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Story by: Sgt. 1st Class Raymond Drumsta - JFHQ, New York Army National Guard
Dated: Wed, Sep 18, 2013
FORT DRUM, N.Y. - New York Army National Guard Sgt. Glenn Follett has served his country around the world, and now he’s walked the distance to commemorate 9/11 and help his fellow veterans. Follett, 44, of Baldwinsville, N.Y., raised about $1,200 for the Wounded Warrior Project by walking from Hancock Field Air National Guard Base in Syracuse, N.Y. to Fort Drum - roughly 85 miles - from Sept. 7 to Sept. 11. The Wounded Warrior Project helps injured veterans. Follett’s five-day march fulfilled a commitment which began roughly a year before, when he was serving with B Company, 27th Brigade Special Troops Battalion, in Afghanistan. The unit operates Shadow RQ-7 unmanned reconnaissance aircraft, and was deployed to south east Afghanistan from April to December, 2012. A Fredonia, N.Y. native, Follett is also a veteran of the first Gulf War and Somalia, and was a volunteer firefighter for the Moyers Corners, N.Y., Fire Department. These things make him feel especially connected to the losses of 9/11, he said. He usually spent 9/11 attending a memorial ceremony, and in recent years he found himself reminding young people about the significance of that day, Follett said. Those encounters made him emotional, he added. "That would break my heart, if we ever forgot that day," he said. In Afghanistan, he and his fellow unit members chalked that date, and other 9/11 mottos like "FDNY," "let’s roll" and "never forget," on the unit’s Shadow RQ-7s. The tour went well, which is a testament to the unit members, Follett said. "We have a good group of trainers and operators," he said. But Sept. 11, 2012 found Follett out on the flight line at dawn, launching a Shadow, as usual. As the sun rose over the mountains and the Shadow took flight, Follett reflected on the date, and the fact that he was finally in Afghanistan, doing his part to fight terrorism. Though it was the culmination of substantial training and effort, Follett felt oddly unfulfilled. "I thought, ’OK, this is cool, but what the heck am I going to do next year?’" he recalled. The thought nagged at him during the rest of the deployment and beyond, he said. Then one day he read about Adam Shatarsky and Chris Senopole, former U.S. Marines who are walking across America to pay homage to the country’s service members and raise money for the Wounded Warrior Project.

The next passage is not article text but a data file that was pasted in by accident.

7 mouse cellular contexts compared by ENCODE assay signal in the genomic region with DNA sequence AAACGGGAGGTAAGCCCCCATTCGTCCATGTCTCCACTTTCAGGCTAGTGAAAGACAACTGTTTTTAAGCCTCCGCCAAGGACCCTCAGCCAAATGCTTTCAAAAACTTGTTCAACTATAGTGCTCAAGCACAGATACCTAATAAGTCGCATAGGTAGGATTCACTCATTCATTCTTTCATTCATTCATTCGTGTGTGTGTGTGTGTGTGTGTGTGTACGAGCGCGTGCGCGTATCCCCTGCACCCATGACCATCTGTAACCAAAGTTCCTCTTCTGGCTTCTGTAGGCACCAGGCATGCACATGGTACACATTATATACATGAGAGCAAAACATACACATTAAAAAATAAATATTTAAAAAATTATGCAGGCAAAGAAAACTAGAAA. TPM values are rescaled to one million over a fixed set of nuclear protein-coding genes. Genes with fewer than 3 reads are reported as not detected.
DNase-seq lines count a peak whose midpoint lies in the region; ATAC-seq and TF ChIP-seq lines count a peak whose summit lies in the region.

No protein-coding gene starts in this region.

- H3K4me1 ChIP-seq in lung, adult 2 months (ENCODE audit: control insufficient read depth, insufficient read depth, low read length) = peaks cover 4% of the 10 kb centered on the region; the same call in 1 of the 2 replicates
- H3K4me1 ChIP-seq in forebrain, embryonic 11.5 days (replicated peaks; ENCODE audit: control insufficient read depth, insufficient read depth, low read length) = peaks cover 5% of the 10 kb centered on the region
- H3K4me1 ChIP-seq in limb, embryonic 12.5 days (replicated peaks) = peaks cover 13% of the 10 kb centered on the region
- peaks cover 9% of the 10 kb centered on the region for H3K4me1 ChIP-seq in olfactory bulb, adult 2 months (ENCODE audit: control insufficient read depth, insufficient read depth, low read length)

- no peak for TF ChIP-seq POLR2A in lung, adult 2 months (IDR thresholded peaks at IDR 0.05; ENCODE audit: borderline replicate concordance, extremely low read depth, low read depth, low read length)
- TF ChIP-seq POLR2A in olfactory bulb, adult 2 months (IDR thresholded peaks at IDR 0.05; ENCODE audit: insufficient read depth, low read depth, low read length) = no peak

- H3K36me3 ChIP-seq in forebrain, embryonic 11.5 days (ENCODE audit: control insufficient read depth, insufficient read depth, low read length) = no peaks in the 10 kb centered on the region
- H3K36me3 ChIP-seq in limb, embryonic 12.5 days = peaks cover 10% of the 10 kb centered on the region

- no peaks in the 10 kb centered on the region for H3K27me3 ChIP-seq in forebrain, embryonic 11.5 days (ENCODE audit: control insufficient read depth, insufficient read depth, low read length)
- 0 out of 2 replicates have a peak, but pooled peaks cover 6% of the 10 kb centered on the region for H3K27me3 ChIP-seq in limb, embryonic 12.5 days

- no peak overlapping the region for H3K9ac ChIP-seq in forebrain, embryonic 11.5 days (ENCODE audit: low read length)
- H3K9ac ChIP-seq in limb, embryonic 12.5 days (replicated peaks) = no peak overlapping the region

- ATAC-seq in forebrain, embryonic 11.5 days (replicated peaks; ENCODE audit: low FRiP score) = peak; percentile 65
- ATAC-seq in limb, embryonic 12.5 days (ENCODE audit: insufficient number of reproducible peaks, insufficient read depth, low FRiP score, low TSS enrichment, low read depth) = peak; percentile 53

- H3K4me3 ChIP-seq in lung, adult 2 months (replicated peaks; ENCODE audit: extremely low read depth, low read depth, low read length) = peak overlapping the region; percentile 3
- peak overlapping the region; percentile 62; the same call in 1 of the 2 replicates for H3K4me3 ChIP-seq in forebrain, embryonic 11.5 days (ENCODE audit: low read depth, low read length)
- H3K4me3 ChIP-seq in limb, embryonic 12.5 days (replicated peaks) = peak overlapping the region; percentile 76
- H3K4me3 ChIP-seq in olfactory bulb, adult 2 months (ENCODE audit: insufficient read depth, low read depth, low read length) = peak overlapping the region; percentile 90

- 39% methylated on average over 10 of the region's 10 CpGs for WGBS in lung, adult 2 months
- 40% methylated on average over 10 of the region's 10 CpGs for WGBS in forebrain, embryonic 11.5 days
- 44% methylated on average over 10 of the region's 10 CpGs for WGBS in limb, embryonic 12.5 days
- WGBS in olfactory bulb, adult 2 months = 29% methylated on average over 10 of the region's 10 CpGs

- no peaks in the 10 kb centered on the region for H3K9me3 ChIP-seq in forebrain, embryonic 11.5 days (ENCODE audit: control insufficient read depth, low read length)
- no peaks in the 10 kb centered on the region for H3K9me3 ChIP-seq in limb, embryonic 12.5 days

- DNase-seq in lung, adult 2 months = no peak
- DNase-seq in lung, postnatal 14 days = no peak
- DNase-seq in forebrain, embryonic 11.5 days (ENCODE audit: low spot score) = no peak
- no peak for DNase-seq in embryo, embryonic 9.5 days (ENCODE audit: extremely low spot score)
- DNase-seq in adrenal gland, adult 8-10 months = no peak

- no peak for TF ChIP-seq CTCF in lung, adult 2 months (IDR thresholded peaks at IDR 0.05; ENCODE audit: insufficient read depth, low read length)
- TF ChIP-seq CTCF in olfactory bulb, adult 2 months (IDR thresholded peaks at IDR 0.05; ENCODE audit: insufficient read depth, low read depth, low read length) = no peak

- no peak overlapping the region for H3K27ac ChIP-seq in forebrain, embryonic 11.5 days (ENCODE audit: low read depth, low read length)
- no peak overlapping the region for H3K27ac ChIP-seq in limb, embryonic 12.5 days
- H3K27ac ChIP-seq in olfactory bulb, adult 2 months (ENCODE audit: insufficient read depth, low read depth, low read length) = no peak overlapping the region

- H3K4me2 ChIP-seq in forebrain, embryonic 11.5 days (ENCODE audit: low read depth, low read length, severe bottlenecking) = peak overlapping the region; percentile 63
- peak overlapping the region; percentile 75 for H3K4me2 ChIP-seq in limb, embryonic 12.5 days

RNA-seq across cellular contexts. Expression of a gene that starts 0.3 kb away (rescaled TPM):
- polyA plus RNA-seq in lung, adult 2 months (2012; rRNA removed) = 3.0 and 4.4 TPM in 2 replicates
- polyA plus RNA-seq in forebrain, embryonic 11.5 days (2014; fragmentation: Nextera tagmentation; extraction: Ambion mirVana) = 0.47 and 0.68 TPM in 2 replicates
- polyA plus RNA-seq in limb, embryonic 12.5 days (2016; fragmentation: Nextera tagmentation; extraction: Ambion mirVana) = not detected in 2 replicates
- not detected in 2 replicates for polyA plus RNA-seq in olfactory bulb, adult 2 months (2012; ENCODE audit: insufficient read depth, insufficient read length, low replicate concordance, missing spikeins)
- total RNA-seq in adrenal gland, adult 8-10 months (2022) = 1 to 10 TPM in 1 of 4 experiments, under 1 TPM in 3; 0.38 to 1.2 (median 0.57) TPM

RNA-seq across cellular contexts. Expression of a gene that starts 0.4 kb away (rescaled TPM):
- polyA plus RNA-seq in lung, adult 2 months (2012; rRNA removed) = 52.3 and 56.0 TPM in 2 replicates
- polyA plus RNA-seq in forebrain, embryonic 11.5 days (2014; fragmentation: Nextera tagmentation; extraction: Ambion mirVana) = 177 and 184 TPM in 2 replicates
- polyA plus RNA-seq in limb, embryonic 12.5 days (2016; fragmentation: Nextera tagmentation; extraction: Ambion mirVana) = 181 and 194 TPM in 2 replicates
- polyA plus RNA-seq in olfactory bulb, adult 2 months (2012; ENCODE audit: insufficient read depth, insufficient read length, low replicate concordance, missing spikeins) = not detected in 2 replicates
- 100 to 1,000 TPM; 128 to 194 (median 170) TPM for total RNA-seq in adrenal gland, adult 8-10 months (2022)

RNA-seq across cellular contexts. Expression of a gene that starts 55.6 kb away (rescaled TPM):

Inspired, Follett decided to do his own walk. He established Facebook and donation pages on the internet, selected a route then scouted it by driving the entire way.
He compiled a risk assessment and reviewed the course with his commander, who approved it, Follett said. His goal was to arrive in time for a ceremony being held at the 9-11 memorial near Fort Drum’s Clark Hall around 8 a.m., Sept. 11, he explained. On Sept. 7, Follett picked up an American flag, shouldered his backpack, set out and, according to plan, reached Central Square, N.Y. that day. He surpassed his second-day goal and walked as far as Henderson, N.Y., the next day and reached Watertown, N.Y., the day after that, he said. Drivers honked and cheered for him as he walked the course, Follett said. He spent the fourth day with a friend in Watertown, recovering for the final 10-mile leg to Fort Drum on Sept. 11, he said. The next day he started out at about 3:40 a.m., and a Black River police officer he knew escorted him to the Fort Drum gate. With the police car’s lights flashing behind him, Follett jogged toward the gate - much to the surprise of the military police soldiers guarding it. Not wanting to lose momentum and suffer muscle pain, he slowed to a fast walk and flashed his identification card, he recalled. The soldiers realized who he was and let him through without stopping, he said. "After that, they were cheering and yelling, ’hooh-rah!’" Follett said. More drivers honked and cheered him as he closed in on this goal, he said. "That helped because my feet were pretty blistered up at that point," Follett said. Soldiers and others at the memorial clapped him on the back and shook his hand, he recalled. "It was kind of overwhelming," Follett said. "I got kind of choked up." Though he was still hurting days later, Follett was already trying to come with an idea for next year. "I think just serving isn’t enough," he reflected. "Sometimes you’ve got to do a bit more. We’re not only serving as soldiers. We’re serving as community members."